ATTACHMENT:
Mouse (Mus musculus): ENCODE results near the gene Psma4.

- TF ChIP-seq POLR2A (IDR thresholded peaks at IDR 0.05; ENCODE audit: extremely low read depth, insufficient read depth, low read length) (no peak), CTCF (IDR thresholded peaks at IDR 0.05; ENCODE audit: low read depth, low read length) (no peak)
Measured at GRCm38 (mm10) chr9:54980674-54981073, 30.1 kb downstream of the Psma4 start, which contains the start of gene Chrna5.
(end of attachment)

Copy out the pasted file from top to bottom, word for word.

Mouse (Mus musculus): ENCODE results near the gene Psma4.

- TF ChIP-seq POLR2A (IDR thresholded peaks at IDR 0.05; ENCODE audit: extremely low read depth, insufficient read depth, low read length) (no peak), CTCF (IDR thresholded peaks at IDR 0.05; ENCODE audit: low read depth, low read length) (no peak)
Measured at GRCm38 (mm10) chr9:54980674-54981073, 30.1 kb downstream of the Psma4 start, which contains the start of gene Chrna5.